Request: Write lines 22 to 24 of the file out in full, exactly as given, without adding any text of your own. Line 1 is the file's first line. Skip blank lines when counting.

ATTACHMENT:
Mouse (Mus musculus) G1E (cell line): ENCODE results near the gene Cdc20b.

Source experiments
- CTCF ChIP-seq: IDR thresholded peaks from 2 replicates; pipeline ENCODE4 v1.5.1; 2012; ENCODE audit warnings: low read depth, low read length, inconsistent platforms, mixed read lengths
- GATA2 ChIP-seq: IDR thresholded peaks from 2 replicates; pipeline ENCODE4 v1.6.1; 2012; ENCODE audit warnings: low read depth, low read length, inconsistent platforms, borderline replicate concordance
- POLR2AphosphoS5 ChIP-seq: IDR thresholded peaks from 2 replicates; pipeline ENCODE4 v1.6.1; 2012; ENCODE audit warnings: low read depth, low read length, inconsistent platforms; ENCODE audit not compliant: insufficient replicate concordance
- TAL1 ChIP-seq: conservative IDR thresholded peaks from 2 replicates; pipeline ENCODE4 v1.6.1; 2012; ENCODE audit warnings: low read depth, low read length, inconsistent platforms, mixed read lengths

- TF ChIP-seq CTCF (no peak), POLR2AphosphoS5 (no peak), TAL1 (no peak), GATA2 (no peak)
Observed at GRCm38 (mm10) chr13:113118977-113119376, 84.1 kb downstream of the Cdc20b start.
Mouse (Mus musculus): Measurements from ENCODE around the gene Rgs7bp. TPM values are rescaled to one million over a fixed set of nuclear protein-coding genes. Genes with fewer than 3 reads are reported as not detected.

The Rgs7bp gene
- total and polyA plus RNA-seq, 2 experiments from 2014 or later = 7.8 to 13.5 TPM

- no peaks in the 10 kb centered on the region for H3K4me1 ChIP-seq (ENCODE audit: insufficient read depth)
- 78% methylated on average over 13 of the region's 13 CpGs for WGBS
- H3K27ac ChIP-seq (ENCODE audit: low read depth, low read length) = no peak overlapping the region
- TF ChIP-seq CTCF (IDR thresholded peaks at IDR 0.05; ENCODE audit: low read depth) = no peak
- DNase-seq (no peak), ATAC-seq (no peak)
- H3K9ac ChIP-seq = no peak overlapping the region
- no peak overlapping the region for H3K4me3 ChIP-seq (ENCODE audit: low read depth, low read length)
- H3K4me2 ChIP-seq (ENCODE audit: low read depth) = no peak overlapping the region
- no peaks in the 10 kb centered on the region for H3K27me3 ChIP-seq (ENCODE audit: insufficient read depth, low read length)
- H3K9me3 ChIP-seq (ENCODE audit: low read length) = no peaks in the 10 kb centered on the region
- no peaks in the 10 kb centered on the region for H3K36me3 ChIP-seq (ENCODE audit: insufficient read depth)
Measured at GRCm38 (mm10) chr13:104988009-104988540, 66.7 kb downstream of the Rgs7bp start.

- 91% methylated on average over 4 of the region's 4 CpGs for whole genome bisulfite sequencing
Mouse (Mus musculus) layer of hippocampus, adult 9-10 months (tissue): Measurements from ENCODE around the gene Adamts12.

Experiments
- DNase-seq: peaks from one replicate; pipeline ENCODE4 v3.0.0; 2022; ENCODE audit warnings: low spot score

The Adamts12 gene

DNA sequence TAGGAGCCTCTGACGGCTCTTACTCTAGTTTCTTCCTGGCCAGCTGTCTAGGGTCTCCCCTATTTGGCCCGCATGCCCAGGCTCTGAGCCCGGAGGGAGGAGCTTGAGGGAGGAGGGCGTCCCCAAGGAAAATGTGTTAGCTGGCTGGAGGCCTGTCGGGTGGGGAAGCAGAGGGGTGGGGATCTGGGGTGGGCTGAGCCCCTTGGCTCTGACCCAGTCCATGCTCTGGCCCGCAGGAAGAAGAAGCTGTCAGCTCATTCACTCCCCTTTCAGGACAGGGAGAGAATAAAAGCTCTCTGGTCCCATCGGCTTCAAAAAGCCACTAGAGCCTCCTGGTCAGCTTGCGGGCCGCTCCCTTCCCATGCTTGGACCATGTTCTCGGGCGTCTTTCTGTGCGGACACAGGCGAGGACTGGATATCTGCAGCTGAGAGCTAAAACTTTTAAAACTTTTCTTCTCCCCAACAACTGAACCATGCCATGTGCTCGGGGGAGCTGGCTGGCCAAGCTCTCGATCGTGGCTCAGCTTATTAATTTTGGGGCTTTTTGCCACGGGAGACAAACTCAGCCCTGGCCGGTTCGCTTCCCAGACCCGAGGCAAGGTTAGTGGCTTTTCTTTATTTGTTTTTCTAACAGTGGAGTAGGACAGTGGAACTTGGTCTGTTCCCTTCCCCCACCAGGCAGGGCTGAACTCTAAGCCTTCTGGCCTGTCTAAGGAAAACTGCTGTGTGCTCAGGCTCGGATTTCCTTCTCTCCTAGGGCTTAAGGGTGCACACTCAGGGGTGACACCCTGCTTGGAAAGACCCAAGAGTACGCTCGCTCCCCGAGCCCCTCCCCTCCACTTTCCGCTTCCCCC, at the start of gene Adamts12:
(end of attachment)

- no peaks in the 10 kb centered on the region for H3K36me3 ChIP-seq (ENCODE audit: insufficient read depth)
Measured at GRCm38 (mm10) chr13:104988009-104988540, 66.7 kb downstream of the Rgs7bp start.

- 91% methylated on average over 4 of the region's 4 CpGs for whole genome bisulfite sequencing